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Battleblock Theater Review: One Hell of a Show
Battleblock Theater, The Behemoth’s puzzle platformer that first released last year on the Xbox Live Arcade, has finally made it to Steam, and is as chaotic, funny and exciting as it was on the console. The Behemoth has packed a ton of content into Battleblock, and with a simple level editor, full online play and integrating Steam Workshop features it will grow by the second.
Battleblock follows the crew of the SS Friend Ship, whose captain, Hatty, is possessed by a mysterious top-hat when they are shipwrecked on the island holding the titular theater. Hatty and the theater’s guards devise increasingly complex challenges for the crew that can be navigated either alone or with a friend, and while the choice only subtly changes the actual levels, the goofy energy that infuses the co-op mechanics make for Battleblock Theater’s best moments. Teaming up with a partner to push guards into traps and to throw each other across or into chasms is an unbelievable amount of fun, as is racing to complete the small jumping and navigation puzzles that protect each level’s collectibles.
Save for some odd jumping physics, which allows for two jumps after walking off of a platform, Battleblock’s mechanics are simple but solid. There are a few fun elements, like molten rock that bounces your character around the level and slimy walls that allow for wall jumps, but like most campaigns in level editor driven games the real fun comes from seeing how those elements can interact in more complex and more devious ways. Battleblock Theater’s gameplay is based on the wacky co-op PDA minigames in The Behemoth’s first commercial release, the brilliant Alien Hominid, but it expands on its intentionally simplistic origin in every way.
In addition to the story mode, The Behemoth has added a good half dozen competitive arena modes, each of which scale well to team play and are 100% compatible with the level editor. Some of my favorite sessions came from the “Feature” mode, which highlights a different user-made playlist of levels every week, similar to Chuck’s Challenge 3D. There are some truly great creations out there, and The Behemoth seems keen on finding them and giving them recognition. A lot of the multiplayer modes suffer from mechanics clearly designed for a linear, co-op platformer, but they are put together with so much enthusiasm and they exude so much energy that its occasional lack of polish or balance feels irrelevant. In addition to the basic competitive time trial mode, there is also a battle mode that felt strikingly similar to the small bouts of in-fighting I had during co-op, basketball matches on trap-filled courts and six other modes, all compatible with user-made playlists and all playable online. There is a stunning amount of content here.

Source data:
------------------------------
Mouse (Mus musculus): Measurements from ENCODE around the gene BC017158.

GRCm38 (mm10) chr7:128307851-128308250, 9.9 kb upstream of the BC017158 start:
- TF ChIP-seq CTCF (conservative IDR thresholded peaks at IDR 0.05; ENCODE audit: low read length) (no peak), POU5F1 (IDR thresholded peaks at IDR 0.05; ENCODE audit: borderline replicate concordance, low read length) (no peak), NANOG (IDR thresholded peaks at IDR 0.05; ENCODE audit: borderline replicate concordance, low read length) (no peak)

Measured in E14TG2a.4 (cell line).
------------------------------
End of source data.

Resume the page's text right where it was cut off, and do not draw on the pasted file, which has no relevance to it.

Every mode, both co-op and competitive are available locally, online or as a mix of both. I occasionally had trouble getting into a game, but server patches have already improved the matchmaking dramatically. The server browser is still extremely clunky and difficult to use, no doubt a holdover from Battleblock’s Xbox origins, but is serviceable. Another online feature that falls a bit flat is the trading mechanic. Collecting gems (either in levels or by winning matches) can unlock new characters, though they all play identically, while collecting yarn in the story levels can unlock more weapons. Characters and weapons can be traded in the shop, but without text chat the feature is borderline useless. I can see people using it to get the last few characters if they want 100% completion, but I had bought all of the weapons halfway through the campaign. A few new skins seemed hardly worth the trouble of organizing a trade.
Tying all of the modes together is a desperately energetic narrator voiced by Will Stamper, whom I enjoyed listening to but suspect some will find unbearably annoying. Cutscenes between each world take the form of the narrator putting on a puppet show about the events unfolding, with the narrator frantically guessing at their meaning. The narrator jokes, sings and jeers during gameplay with shocking enthusiasm, though the frequency can be adjusted through the options menu. The narrator carries the sense of humor, which like The Behemoth’s other games (and Tom Fulp’s earlier projects) is vaguely sinister, unapologetically juvenile and, above all, extremely good-natured.
Review code for this game provided by The Behemoth.